Submission + - What is your opinion of the whitehouse webpage ?

cinnamon colbert writes: What is your opinion of the design and layout of the official whitehouse webpage, www.whitehouse.gov, and the special site , www.recovery.gov., which was setup to tell people where the money in the 1T (trillion) dollar stimulus bill is going ?
To me, both sites seem glitzy and technically cutting edge — the graphics are great eye candy and there is a lot of fancy video and so forth. But in terms of meeting user needs, the Whitehouse.gov site seems cluttered and dis organized, designed mainly to feed the 24/7 news cycle, by providing a constant update of tidbits that media and news organizations can use. But the site lacks overall focus and organization; in particular, there do not seem to be overview pages that help the ordinary citizen understand all of the stuff related to one issue — if you search "recovery act" you get 1300 odd hits (!) but there is no organization or prioritization of those hits.

I thint the recovery.gov site is a lot better organized; it provides a huge amount of information that you can view in GIS or tabular text format. The site also makes it clear that a lot of people have gotten money; at the micro level, you can search your city or zipcode; in my zipcode alone there are 3 awardees: 225K to some company developing software to analyze 911 calls; 60K to the city for some sort of police training program; and 3K to the city agency that helps poor people. And you can view this info on a map, showing the street grid and the location, or in a text table
At the macro level, the site provides good summary statistics of how many jobs (reported by fund reciepients) have been created or saved, and where those jobs are.

What is odd, is that with all this technology and information, the site isn't convincing — you can spend hours pouring over the data without really getting an overview that convinces you that all these billions of dollars are well spent.

Submission + - Am I the only one who thinks turbotax sucks ?

cinnamon colbert writes: I'm finishing my taxes (here in eastern MA we have an extension to May 11, due to unusually heavy rains that caused significant flooding), and once again, I'm amazed at how bad turbotax is — all the stuff people like to say about M$ is true about turbotax.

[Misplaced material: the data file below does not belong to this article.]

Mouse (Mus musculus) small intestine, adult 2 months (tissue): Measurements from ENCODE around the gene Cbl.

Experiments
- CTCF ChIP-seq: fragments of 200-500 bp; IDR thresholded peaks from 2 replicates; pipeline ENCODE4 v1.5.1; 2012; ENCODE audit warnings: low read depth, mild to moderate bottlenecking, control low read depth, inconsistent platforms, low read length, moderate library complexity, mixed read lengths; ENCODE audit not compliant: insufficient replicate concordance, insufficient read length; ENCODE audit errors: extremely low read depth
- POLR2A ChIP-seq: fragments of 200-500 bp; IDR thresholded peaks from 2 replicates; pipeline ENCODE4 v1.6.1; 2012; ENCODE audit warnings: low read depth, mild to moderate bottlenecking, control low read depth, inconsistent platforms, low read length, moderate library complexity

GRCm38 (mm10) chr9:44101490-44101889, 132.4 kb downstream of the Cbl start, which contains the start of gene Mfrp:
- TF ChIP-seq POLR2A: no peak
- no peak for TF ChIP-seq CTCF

Setting aside all the on screen messages that are poorly phrased and cryptic, entering data is a slow and painful process. To enter data, Turbo tax has two main modes; one is the step by step inteview, where you answer one question/screen; the second mode is "forms" where you can enter data directly into whatever form you are interested.
To give an example of how bad turbotax is, consider what you have to do to enter cash contribuitons to a charity; it takes something like six screens; the forms method is, if any thing, even worse, since the forms are in a hierarchical manner, with the final entry generated from worksheets.
But maybe I'm the only one who feels this way.

Submission + - Hypocrisy in the healthcare debate (miamiherald.com)

cinnamon colbert writes: Although the GOP has denounced the recently enacted health care reform bill, and not one republican member of congress voted for it, The miami herald reports today that one of the chief provisions of the bill, "individual mandates" (you have to buy health insurance, just like you have to buy car insurance) is a Republican idea.
I'm sure there is a lot of hypocrisy on both sides; what is your favorite example

Submission + - How do I find President Obama's Schedule ?

cinnamon colbert writes: As a MA voter, I wanted to go and see the President on his visit to our state tomorrow (Sunday, 17 Jan 2010); as many of you may know, there is a special election on Teusday to fill the seat left vacant by the death of Senator Kennedy. Surprisingly, the GOP candidate (Brown) seems to be, according to the polls, tied with the Democratic candidate, state AG Martha Coakley.
Thus, even though Coakley should be a shoe-in, she is in a tight race, and the POTUS is coming to MA to help her.
(Full Disclosure: as a Liberal, I wish to protest what I perceive as a right wing, pro wall street/anti main street bias in Obama's administration)
As of Saturday morning, no details of the visit are available. I can understand, why, for security reasons, they might keep details of Obama's travel under wraps. However, I was very surprised to find that there does not seem to be an online source that describes the Presidents past schedule. Eg, on such and such a day, he was here doing this, then here doing this, and so forth.
I can understand, for security reasons, why they might keep upcoming events under tight wraps, but why is there not a detailed daily diary/schedule available for the POTUS ?

"Today's robots are very primitive, capable of understanding only a few simple instructions such as 'go left', 'go right', and 'build car'." --John Sladek